Museu d’Art de Catalunya


“The architecture, light, materials and spatial perception are designed to provide an animated environment upon which a single, never-repeated game can be staged”. Not just a relamping operation but unexpected lighting choices of various kinds aimed at enhancing this great art museum




Barcelona – Spain


Gae Aulenti Associates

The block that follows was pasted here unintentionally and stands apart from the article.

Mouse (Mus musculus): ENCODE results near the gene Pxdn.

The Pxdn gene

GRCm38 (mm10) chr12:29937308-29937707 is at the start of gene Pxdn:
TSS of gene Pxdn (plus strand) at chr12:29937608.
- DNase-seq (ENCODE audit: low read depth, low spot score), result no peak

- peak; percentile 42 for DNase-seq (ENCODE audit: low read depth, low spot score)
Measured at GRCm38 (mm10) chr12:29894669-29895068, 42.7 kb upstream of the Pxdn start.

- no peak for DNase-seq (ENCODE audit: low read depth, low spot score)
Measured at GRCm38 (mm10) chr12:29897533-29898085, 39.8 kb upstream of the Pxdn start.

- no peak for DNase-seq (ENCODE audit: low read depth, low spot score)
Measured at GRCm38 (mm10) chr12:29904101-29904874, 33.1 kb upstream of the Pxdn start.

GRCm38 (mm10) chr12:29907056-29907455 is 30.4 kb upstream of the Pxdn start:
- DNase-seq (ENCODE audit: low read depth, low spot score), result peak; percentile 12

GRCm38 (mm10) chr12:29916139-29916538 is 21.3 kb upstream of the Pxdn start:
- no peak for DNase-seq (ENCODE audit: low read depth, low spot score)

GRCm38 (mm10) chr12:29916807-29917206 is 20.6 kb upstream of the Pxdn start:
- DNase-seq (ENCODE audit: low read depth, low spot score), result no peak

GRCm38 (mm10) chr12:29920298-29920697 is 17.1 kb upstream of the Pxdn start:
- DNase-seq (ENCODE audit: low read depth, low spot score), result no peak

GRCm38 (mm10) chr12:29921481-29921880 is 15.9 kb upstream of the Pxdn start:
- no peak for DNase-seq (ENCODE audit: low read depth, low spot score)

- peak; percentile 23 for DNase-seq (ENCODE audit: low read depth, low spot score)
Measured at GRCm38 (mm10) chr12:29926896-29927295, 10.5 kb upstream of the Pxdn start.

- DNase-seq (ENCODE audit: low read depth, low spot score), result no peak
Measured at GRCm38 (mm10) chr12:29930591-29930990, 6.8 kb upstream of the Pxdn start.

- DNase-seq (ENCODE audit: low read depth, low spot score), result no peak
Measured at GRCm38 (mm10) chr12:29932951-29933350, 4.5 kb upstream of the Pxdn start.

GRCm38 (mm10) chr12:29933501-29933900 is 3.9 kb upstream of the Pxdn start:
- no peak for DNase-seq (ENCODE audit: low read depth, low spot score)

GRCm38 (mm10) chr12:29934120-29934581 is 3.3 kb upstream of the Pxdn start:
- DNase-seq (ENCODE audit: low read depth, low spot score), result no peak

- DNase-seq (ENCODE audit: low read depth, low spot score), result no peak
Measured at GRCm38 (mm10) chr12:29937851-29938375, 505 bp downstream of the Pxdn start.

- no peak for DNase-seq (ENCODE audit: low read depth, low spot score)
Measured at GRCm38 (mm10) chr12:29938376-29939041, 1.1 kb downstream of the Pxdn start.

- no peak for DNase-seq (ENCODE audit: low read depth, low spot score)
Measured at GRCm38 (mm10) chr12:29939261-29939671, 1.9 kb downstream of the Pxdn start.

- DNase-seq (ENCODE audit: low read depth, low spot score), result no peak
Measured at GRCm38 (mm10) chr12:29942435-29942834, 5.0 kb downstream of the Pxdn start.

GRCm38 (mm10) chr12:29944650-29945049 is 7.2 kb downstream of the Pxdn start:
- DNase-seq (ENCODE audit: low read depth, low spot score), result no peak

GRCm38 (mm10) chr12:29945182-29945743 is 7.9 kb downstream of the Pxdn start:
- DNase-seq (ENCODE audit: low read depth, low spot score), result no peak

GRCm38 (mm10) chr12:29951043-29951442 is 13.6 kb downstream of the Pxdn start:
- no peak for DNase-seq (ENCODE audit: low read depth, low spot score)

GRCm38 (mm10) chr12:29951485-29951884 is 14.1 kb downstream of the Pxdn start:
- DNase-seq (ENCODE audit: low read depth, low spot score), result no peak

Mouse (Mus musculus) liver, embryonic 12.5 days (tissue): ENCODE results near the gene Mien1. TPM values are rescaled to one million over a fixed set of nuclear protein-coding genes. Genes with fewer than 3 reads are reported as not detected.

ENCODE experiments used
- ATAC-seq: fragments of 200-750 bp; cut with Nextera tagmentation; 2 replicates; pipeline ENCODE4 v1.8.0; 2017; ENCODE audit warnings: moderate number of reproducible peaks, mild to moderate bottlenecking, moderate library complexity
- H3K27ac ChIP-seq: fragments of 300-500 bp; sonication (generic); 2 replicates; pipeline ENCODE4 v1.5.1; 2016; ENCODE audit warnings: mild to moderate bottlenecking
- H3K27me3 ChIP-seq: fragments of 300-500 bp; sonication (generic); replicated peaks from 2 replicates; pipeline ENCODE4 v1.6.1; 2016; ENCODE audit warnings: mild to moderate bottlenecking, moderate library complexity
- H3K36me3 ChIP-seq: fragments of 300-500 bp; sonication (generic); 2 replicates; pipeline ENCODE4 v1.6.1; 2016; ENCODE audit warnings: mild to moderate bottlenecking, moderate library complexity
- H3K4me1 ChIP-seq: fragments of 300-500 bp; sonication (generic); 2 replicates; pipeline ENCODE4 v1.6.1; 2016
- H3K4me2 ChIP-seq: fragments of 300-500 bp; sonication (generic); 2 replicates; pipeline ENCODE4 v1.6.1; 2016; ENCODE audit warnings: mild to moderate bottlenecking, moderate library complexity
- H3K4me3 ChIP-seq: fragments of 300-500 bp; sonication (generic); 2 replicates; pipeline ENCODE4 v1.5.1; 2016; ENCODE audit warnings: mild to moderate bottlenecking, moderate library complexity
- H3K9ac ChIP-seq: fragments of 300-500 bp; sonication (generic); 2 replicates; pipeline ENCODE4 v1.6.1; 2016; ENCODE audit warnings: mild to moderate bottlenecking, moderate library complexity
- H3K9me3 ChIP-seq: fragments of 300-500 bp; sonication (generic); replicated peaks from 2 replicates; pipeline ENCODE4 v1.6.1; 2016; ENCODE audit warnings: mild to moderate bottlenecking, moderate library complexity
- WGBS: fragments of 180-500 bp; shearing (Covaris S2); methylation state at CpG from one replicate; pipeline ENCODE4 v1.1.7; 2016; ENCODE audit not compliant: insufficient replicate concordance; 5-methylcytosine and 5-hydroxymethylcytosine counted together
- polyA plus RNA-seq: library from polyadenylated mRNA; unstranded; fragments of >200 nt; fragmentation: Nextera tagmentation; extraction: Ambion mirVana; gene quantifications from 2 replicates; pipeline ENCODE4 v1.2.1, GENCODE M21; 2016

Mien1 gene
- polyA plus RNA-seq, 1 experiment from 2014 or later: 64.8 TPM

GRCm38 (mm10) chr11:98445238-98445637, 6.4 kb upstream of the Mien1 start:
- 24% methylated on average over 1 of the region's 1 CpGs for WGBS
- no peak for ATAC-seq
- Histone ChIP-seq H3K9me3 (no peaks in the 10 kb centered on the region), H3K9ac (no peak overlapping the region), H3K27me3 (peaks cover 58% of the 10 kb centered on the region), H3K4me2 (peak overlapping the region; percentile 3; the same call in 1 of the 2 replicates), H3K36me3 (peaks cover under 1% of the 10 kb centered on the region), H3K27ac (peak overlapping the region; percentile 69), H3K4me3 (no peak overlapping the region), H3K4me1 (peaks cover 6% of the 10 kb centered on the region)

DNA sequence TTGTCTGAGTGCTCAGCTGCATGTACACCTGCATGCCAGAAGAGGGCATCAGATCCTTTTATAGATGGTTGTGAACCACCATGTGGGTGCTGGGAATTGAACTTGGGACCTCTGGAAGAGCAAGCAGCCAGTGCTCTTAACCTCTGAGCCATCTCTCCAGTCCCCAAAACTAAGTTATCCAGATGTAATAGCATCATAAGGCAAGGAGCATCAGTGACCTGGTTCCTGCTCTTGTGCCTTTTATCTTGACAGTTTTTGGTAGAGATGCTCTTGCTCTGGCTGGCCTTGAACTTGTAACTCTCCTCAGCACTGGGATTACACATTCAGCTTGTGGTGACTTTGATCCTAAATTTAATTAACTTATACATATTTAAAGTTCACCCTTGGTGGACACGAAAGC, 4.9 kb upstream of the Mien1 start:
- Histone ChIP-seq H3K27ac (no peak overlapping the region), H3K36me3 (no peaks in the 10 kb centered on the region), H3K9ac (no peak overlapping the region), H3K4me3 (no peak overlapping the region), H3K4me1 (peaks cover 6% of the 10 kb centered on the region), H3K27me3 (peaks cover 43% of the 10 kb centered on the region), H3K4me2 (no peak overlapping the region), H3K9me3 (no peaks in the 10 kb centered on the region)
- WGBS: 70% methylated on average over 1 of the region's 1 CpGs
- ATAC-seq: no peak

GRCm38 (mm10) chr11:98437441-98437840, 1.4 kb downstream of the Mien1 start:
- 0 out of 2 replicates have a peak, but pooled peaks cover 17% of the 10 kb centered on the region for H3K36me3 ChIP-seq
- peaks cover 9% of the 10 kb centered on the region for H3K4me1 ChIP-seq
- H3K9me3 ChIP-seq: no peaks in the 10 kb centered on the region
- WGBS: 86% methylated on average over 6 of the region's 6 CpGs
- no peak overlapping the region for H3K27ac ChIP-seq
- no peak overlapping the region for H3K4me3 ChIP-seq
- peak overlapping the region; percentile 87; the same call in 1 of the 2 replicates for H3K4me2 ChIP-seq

Barcelona’s Palau Nacional, designed in 1929 by architect Luis Domènech y Montaner for the World Fair is a fine example of the eclectic style that was in vogue at the time. It houses a museum of works, ranging from Catalonian art right up to works of the 20th century avant-garde. After the renovation and normative adaptation which began in 1985, newly furnished spaces displaying the Romanesque and Gothic collections are now open to the public. Architect Gae Aulenti based her renovation project on the old concept that “architecture, lighting, materials and spatial perception are designed to provide an animated setting, in which a single and never-to-be-repeated game can be played out”. The lighting fixtures - as old as the building itself - were restored and revamped by incorporating the latest technology in light sources. This exhibition of works from the Romanesque period was lit up with indirect light cast by projector lamps, fitted with metal halide bulbs, and incorporated into the large supporting elements positioned on the beams running across the rooms. All the spaces housing the Gothic collections were visually unified by a lighting system using “Semaforo con Palio” fixtures: a couple of extremely low-voltage projector lamps provided both the general lighting of the premises and the direct lighting of the works. The huge frescoes from the Romanesque period, repositioned in apses visible 360° around and openly flaunting their origins, are lit from below by “footlights” fitted with halogen lamps and incorporated reflectors, designed to recreate the original lighting effect of candles.